Wednesday, April 23, 2014

Post Marathon

Well, that was unexpected. Or, I should say, so much happened that was unexpected.

To recap, I did run the Marathon, and I did finish. The triple whammy of a 3-day road trip on the bus with my team, 3 weeks of chemo, and the ridiculously warm hot temperatures guaranteed that I got my money's worth on the course. woo. hoo. Anyone I know who did what I refer to as the Commoners' Start (11:25am) was really hurting out there on Monday and beyond. Today, a day and a half later, I finally feel only tired and only sore, not the hangover-like feeling I carried around for about 36 hours. Ugh. Even starting out 40 seconds per mile slower than pace was not enough - I should have added a minute, but who knew just how hot it would get. (I saw a few bank thermometers along the way pegged at 70F and I am sticking to my story.) The last 10k was hard, the final 5k even harder (run-walk, just keep moving). Not much, though, could ever trump the sheer emotion of the final 1/2 mile to the line with so many people yelling and cheering and saying thank you, all the while I am thinking over and over again, thank you for trusting, thank you for being here, thank you for cheering, and no don't thank me I am thanking you! (It took a long time. I had a lot of time to think.) I am still over the moon for being so lucky able to run (thank you, Dr. M), and I know that the exhilaration and reality of what I accomplished will continue to kick in even more as the weariness fades.

  • most of my team showing up wearing their infamous pink socks to cheer me onto the Finish Line just before the turn onto Boylston Street. They had a sentry outpost who went running, appropriately enough, Paul Revere style to warn the troops that I was in sight. Best sign (that I saw, I missed some) was theirs, "Sit up & Go!" So, I did.
  • the woman who ran behind me with a few hundred meters to go getting the crowd to cheer for me (I could see her shadow). Thank you, wherever you are! xo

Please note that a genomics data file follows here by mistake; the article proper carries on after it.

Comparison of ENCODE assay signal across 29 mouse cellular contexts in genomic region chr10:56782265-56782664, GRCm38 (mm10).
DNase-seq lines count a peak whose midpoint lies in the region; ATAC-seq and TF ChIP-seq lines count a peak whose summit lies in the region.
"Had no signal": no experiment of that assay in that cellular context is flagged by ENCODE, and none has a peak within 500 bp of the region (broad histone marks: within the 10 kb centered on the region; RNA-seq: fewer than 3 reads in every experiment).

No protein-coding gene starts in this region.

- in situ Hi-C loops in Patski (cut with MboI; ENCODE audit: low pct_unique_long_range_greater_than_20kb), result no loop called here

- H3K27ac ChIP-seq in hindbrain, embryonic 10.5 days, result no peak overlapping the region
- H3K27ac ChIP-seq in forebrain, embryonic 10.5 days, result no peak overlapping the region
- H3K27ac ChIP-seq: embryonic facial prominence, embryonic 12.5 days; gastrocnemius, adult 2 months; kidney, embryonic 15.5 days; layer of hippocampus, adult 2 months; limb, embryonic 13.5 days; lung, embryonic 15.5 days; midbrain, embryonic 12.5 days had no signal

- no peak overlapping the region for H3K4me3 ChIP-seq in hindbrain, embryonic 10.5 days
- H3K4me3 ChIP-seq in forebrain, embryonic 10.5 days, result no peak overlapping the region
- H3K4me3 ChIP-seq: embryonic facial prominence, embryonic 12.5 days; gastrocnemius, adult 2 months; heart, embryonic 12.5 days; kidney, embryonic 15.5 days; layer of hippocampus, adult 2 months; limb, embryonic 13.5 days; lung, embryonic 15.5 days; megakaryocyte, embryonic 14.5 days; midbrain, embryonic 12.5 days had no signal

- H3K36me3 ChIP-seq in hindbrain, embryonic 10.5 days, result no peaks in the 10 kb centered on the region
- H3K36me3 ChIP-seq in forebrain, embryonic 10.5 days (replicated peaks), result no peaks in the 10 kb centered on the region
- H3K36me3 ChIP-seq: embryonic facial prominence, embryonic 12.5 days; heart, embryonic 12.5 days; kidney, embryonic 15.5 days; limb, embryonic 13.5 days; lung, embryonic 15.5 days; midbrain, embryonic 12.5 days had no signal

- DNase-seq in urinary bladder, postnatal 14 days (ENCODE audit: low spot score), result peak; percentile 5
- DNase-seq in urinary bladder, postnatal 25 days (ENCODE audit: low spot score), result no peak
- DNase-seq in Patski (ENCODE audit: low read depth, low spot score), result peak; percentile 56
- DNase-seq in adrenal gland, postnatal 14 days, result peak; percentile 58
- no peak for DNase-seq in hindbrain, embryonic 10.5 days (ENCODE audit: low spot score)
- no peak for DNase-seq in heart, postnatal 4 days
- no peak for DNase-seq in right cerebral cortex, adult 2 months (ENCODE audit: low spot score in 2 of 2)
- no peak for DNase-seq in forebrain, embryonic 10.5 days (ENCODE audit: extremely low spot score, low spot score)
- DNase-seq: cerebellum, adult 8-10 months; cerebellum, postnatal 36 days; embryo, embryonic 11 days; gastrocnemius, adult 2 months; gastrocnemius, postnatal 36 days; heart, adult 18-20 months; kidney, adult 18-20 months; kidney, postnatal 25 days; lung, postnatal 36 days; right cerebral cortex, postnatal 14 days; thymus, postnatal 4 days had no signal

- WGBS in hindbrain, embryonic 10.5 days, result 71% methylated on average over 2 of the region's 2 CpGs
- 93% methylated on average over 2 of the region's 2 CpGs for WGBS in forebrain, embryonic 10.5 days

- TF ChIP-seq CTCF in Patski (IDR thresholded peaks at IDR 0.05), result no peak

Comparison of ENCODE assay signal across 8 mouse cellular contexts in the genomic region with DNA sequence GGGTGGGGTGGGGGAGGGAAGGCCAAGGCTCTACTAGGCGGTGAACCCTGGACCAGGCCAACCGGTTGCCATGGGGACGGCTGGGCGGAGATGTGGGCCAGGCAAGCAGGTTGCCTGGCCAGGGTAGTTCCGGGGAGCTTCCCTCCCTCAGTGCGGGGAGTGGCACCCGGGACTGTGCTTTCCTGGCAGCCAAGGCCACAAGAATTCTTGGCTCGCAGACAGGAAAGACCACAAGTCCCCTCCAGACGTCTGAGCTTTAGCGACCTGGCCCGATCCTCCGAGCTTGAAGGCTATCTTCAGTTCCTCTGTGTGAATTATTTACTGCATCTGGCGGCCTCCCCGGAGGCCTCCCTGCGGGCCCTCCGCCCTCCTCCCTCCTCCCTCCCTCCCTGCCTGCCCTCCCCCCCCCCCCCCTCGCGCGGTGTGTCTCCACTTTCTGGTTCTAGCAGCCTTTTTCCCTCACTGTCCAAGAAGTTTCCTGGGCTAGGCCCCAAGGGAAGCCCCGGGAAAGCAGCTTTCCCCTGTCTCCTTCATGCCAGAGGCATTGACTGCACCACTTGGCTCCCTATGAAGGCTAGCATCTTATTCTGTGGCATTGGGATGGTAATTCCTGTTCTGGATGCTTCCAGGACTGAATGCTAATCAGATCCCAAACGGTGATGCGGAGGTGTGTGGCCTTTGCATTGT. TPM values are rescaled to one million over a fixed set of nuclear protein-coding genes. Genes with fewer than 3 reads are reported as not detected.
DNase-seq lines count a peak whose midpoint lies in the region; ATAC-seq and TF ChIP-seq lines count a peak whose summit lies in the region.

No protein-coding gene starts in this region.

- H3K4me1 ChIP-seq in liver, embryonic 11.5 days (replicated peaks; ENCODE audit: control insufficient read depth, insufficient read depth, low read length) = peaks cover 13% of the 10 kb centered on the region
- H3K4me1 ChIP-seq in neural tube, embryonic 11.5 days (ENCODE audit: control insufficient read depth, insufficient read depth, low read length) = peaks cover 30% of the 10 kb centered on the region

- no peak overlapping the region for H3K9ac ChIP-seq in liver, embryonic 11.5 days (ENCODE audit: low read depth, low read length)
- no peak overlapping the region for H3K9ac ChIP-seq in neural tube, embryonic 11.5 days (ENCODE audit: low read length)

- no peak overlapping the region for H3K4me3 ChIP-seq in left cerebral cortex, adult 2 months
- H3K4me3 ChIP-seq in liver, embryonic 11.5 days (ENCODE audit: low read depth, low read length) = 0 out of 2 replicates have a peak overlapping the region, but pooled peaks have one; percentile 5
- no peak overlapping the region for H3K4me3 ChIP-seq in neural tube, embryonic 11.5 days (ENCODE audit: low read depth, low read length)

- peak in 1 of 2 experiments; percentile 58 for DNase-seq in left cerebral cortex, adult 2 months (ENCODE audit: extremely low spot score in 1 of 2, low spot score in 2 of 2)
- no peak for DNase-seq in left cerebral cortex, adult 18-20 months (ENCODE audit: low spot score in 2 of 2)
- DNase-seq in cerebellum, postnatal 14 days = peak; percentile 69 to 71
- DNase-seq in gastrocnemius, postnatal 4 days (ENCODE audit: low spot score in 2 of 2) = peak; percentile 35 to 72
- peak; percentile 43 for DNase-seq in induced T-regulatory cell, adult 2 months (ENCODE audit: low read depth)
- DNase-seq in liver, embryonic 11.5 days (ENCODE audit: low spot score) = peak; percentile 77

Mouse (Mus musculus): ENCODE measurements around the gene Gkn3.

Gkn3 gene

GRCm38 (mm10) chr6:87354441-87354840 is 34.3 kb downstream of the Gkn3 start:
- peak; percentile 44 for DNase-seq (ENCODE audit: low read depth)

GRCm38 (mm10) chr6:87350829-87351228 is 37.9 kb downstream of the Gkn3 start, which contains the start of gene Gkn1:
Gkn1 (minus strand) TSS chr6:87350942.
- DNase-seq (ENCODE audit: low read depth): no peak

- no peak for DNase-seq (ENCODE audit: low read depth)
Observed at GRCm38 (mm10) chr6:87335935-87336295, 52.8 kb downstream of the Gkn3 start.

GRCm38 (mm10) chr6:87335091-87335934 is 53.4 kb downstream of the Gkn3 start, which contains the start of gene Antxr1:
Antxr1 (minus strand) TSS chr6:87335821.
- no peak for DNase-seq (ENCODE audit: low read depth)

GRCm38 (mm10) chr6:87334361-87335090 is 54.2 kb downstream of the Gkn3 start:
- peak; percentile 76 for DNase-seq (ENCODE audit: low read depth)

• my sister contacting a writer @realOBF for and getting me written up in a Marathon blog piece which seems to have gone viral in the rowing community. Good press for my employer, haha.
  • the continued and extended outpouring of care and good wishes from friends and family. #WeAreAllStrong #Survivors
My facebook feed is beeping at me regularly, my inbox is not over the limit (close, but that's my own fault most of the time anyway), and twitter and this blog have seen some serious action. It's all good.

Looking ahead, one more weekend of regular season racing on Saturday, home, thank goodness. Another bus ride might put me over the top. Chemo on Monday, but let's not get too ahead of ourselves. One stroke at a time, one day at a time.


  1. Linda!! You are an inspiration to us all. How lucky I am to have met you and to have gotten to know you, you are amazing! Can't wait to see your practice tomorrow, :)

  2. Linda, i came to your blog (and to follow you on twitter) not surprisingly from the rowing world! as a multi-sport athlete turned rower turned runner, i'm reading along nodding - knowing what your day to day must be like. nonetheless, i just wanted to say that you're an inspiration - thank you for sharing your story here. i hope you know you've got folks pulling for you all over the place and one, for sure, here in wisconsin!

  3. Hi Coach Muri, Not sure if you've experience the Wellesley scream tunnel before, but after hearing your story, my team and I were all there to cheer (scream!) for you. Congrats on the finish and on your fantastic season!